Transport User Voice – Case study

28 March 2017

Mr C was very unwell and had spent over a week in hospital. The day he was due to return home from hospital, Mr C discovered that sadly his father had passed away. As his next of kin Mr C needed to travel from Cheshire to Scotland to arrange his father’s affairs. As he was unable to drive at the time, Mr C booked a first class return ticket using Virgin Trains’ website.

On the evening before his return journey, Mr C realised that he had left the train ticket in the pocket of his trousers which had just been dry cleaned, resulting in damage to the ticket. Mr C immediately called Virgin Trains customer services to explain what had happened and asked if there was anything he could do about the damaged ticket. He was bluntly told there was nothing they could do and he had to purchase a new ticket. Mr C was extremely upset and was left him out of pocket as he had to pay an additional £97.

Mr C tried to claim a refund as he thought it unfair he was made to pay a large amount of money for another ticket despite having purchased one for the journey. His claim was declined and so Mr C came to Transport Focus.

We contacted Virgin Trains on Mr C’s behalf who declined a refund again. Virgin said they would need to see the original damaged ticket before a replacement or refund could be issued. We thought this was unfair as Mr C was not advised he could do this when he called customer services. At the time, he was told there was nothing he could do so did not keep the damaged ticket. Virgin Trains apologised and said the case could have been dealt with in a more sensitive manner and feedback would be passed back to the relevant teams. They did offer him a small gift but we felt this was not adequate compensation as it was due to a fault on Virgin Trains’ part that Mr C was unable to retain a refund.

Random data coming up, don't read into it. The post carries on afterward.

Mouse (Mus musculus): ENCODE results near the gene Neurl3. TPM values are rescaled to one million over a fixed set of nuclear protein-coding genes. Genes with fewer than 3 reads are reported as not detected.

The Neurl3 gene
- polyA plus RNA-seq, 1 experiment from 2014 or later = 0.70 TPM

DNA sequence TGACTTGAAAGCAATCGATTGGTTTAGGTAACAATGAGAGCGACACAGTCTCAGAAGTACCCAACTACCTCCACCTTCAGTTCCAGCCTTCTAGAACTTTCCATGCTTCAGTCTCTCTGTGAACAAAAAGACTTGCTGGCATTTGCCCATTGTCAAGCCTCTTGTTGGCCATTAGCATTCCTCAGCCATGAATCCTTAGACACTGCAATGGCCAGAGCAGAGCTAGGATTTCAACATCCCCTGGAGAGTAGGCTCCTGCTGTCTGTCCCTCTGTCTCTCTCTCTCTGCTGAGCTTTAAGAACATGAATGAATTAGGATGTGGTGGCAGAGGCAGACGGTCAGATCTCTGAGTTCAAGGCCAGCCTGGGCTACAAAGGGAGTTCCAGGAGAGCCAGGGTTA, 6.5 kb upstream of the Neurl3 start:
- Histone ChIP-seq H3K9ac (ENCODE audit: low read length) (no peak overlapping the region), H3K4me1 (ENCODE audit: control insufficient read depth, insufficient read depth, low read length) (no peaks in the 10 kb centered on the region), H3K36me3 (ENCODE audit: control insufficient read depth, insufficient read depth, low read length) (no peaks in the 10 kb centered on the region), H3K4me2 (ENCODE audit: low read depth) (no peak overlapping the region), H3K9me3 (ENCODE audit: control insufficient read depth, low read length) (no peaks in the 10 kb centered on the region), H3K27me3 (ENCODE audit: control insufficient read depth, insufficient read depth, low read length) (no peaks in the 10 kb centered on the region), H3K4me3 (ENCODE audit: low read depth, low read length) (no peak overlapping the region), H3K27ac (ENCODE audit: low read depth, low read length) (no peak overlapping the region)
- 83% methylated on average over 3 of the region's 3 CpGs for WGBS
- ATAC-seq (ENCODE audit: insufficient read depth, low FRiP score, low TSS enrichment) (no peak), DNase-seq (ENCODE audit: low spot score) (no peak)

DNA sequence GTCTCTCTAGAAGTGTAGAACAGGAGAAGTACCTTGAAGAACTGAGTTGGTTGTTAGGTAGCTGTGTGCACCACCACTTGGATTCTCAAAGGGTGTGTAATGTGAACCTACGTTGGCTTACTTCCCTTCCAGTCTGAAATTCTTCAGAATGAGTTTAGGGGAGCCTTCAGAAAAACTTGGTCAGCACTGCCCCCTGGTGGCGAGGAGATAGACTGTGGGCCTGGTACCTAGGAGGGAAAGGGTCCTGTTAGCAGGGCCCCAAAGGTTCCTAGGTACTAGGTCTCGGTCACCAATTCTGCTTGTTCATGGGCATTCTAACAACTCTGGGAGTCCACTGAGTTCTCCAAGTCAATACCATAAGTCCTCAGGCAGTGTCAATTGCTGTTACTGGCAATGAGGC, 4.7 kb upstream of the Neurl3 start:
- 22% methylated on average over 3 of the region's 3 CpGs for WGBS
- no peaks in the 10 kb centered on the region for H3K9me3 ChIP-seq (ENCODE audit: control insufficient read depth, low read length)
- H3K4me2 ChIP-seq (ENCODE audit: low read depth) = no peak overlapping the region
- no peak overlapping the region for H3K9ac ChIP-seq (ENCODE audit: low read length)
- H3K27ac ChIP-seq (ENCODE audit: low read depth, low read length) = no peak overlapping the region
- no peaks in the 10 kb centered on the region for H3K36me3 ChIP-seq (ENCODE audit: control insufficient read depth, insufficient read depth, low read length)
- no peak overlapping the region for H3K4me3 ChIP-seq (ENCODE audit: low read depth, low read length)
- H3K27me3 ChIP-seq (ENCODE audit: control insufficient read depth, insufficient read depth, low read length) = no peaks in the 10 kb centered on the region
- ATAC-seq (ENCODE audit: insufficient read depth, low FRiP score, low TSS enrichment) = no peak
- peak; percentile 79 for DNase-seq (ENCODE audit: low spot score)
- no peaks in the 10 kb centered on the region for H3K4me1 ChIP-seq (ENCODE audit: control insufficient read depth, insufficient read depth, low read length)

We asked Virgin Trains to reconsider its offer and this was escalated to a more senior staff member. Eventually Virgin agreed that the advice given to Mr C was lacking in detail, and offered him a refund of £97 in Rail Travel Vouchers. We asked if this could be made in the form of a cheque but Virgin declined. Virgin did however offer to send both the vouchers and a small gift to Mr C.

Although we are happy with this outcome we think Virgin could have handled the case better initially, preventing the need for an appeal and a lot of going back and forth. This would have led to increased customer satisfaction and a much faster resolution.

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